MINNEAPOLIS (WCCO) — It’s no secret. Many Minnesotans are sick of the long winter season and so are thousands of high school students who’ve had to practice inside and cancel games.
At many schools, the fields and tracks are still covered in ice and snow, which means a shortened season to fit everything in before the state and sectional tournaments.
Since the start of the spring season, track practice at Harding High School has been indoors.
Dozens of kids dressed in shirts and shorts sprint by their classrooms. Senior Antonio Wagner says it’s been hard.
“Running in the hallways on these hard floors is not good for the runners’ shins and feet,” Wagner said.
Already, the track team has cancelled one practice and will likely cancel another one this week because the track is still covered with patches of ice.
Baseball is in a similar situation. So far, three games have been cancelled this year.
“For some of the players, they’re not used to it,” said senior Ole Johnon. “It can be stressful.”
Harding’s athletic direction, Jerry Keenan, can’t remember snow on his frozen fields this long.
“Kids are fading a little bit in their enthusiasm because they like to play games,” he said. “When you continually do that and there’s no games … that’s like going to work every day.”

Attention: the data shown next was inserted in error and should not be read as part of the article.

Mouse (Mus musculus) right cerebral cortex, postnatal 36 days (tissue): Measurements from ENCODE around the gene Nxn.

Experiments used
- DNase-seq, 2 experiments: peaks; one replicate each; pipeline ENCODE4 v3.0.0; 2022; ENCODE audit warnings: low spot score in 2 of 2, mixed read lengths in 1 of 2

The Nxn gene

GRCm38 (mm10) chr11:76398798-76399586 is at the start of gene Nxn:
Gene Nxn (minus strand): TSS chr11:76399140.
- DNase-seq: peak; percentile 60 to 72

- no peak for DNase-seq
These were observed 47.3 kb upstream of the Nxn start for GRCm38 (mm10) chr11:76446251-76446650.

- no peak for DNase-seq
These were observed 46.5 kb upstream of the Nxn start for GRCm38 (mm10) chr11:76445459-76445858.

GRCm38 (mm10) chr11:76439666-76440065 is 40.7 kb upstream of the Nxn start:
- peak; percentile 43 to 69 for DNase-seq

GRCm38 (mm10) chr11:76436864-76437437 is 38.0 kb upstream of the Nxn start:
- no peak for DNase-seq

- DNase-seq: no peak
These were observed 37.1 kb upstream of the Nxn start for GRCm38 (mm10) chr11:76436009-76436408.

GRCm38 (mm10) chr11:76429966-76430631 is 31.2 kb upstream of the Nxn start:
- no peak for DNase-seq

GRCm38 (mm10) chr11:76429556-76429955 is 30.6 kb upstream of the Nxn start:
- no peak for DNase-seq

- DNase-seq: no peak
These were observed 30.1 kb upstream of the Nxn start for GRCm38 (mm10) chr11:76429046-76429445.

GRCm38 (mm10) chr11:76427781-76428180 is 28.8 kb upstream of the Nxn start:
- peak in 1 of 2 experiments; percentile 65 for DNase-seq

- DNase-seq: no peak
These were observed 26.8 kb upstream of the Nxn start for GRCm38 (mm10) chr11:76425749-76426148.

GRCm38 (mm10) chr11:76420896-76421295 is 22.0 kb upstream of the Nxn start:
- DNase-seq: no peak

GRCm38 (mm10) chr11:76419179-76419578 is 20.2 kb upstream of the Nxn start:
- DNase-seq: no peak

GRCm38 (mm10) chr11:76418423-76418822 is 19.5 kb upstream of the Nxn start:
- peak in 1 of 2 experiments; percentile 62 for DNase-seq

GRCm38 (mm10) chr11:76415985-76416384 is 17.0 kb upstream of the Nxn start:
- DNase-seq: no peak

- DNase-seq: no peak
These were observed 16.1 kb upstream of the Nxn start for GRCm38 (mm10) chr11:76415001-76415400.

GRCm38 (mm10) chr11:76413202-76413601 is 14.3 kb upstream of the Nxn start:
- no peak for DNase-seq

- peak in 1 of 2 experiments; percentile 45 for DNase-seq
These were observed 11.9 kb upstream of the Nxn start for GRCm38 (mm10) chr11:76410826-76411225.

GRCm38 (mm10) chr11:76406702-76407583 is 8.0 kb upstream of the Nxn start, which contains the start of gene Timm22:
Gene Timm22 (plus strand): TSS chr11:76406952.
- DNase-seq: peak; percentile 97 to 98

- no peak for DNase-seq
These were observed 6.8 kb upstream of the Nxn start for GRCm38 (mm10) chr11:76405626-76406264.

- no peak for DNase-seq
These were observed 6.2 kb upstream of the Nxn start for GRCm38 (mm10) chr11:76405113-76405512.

Across the metro area, gyms and field houses are being shared, seasons will be shortened to finish before section finals, some non-sectional games will be cancelled and baseball and softball teams will have to play more on the weekends.
“They’re talking about double-headers, but they have to use different pitchers, so they’re all struggling,” Keenan said. “They’ll make due and they’ll try not to shortchange the kids at all.”
In Minneapolis public schools, all baseball and softball games have been cancelled through the rest of the week. Other Minneapolis sports will be decided on a school-by-school basis. In St. Paul public schools, Keenan says coaches will make those decisions day-by day.
At Harding, only the tennis team is outside now, playing in freezing temperatures, because they’ve spent the past few weeks chipping at the ice and clearing away the snow from their courts.